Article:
Colombia launches appeal arbitration in EU dispute over frozen French fries tariffs
11 Oct 2022 --- The Colombian government has decided to maintain its legal battle to protect domestic potato farmers against the alleged dumping practices carried out by Belgium, Dutch and German exporters. The government believes that the EU-based farmers are selling their frozen fries at a loss – pricing their products below market value – a threat to local produce that led Colombia to impose an anti-dumping tariff of 3% to 8%.
Colombia had applied duties to 85% of the frozen fries exported by the three European countries, which amounted to €19.3 million (US$18.73 million) in 2019, according to the European Commission.
The Commission believes that Colombia did not conduct its investigation in “full respect of the WTO rules,” however the Commission also says that the decision still needs to be confirmed by the appellate body.
“The [WTO] panel decided that Colombia’s anti-dumping investigation was flawed in several respects, including the calculation of the dumping margin and the injury analysis,” says the Commission.
The Commission also highlights that the duties “are in breach of WTO rules and unfairly restrict access to the Colombian market for EU producers.”
The WTO recommends Colombia remove the tariffs. However, Germán Umaña Mendoza, minister of Commerce, Industry and Tourism of Colombia has announced the country will maintain the duties as a “defensive” measure for the sector that allows “fair trade competition”.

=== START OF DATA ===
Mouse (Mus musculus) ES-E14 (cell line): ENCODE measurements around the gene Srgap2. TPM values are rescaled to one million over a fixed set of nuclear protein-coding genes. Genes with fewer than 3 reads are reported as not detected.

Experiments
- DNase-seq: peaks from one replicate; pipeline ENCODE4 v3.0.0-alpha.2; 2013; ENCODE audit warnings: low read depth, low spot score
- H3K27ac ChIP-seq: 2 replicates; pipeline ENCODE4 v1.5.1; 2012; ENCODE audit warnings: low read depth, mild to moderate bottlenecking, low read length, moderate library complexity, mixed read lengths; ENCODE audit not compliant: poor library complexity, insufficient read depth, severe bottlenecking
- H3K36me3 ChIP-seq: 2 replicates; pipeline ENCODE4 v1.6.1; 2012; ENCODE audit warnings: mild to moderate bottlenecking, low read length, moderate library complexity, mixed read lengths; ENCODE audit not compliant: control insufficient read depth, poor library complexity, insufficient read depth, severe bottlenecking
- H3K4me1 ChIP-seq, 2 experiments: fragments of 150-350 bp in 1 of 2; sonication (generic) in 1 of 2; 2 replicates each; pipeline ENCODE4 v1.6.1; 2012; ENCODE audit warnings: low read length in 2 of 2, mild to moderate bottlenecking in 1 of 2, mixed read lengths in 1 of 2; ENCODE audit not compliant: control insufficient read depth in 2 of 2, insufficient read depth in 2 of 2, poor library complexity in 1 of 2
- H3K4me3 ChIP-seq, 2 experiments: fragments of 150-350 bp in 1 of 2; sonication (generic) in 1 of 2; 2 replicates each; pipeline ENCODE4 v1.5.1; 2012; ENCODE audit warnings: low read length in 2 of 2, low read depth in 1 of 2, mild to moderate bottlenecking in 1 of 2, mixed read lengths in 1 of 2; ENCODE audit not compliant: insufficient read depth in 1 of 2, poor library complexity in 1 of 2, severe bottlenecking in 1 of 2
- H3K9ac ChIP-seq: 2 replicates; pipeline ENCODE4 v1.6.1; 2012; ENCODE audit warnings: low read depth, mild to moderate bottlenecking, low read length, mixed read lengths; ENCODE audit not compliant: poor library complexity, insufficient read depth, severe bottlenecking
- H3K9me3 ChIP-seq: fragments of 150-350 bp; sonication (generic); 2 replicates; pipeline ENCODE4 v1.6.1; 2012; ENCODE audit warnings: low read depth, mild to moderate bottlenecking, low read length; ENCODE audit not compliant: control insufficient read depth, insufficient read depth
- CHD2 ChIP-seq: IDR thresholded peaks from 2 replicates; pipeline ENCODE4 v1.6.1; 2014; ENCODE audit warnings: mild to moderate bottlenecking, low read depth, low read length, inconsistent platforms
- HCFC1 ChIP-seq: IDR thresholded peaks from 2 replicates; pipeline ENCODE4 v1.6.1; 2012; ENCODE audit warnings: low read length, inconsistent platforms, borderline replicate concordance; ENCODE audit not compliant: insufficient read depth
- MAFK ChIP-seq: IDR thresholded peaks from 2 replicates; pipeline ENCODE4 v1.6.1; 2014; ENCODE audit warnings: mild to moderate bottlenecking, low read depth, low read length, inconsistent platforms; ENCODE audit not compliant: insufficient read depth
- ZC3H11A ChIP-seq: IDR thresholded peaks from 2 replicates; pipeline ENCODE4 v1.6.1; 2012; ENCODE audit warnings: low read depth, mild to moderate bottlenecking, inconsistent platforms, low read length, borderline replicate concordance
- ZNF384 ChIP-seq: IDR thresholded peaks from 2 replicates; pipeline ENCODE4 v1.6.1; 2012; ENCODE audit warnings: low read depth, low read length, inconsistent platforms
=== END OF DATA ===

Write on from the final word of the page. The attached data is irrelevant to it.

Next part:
In 2018, after a one year investigation, Colombia started applying duties on imported frozen potatoes after the Colombian Federation of Potato Producers (Fedepapa) warned of the sudden increase in imports.
Fedepapa has since tried to further pressure the South American countries’ government to keep raising tariffs, stating in 2020 that they would like to see a 20% and even a 30% duty on frozen potato imports.
In 2019, the EU requested consultations with Colombia. A WTO panel was formed to deal with the issue in 2020 which reached a decision this September. In response, Colombia filed an appeal this week.
The appeal will not be carried by the WTO appellate body.
Appeal outside WTO
Colombia has appealed to the Multi-Party Interim Appeal Arbitration Arrangement body (MPIA), a recently created organization that has seen few cases but serves as an alternative to the WTO appellate court.
“This is the first arbitration proceeding based on the MPIA to which both Colombia and the European Union are participants,” says the WTO.
The WTO appellate court has been in limbo for two years as the court doesn’t have enough members to rule cases due to the US blocking nominees to the court. This has created instances where countries have filed appeals and received no answer.
In December 2021, the WTO ruled against India’s sugar subsidies, deeming them to exceed the limits marked by the international trade organization. India tried to appeal the decision only to get no answer from the WTO courts.
“Given the ongoing lack of agreement among WTO members regarding the filling of Appellate Body vacancies, there is no Appellate Body Division available at the current time to deal with the appeal,” noted the WTO.
India is not part of the MPIA – neither are the US, UK, Russia or Japan, among other countries.
By Marc Cervera
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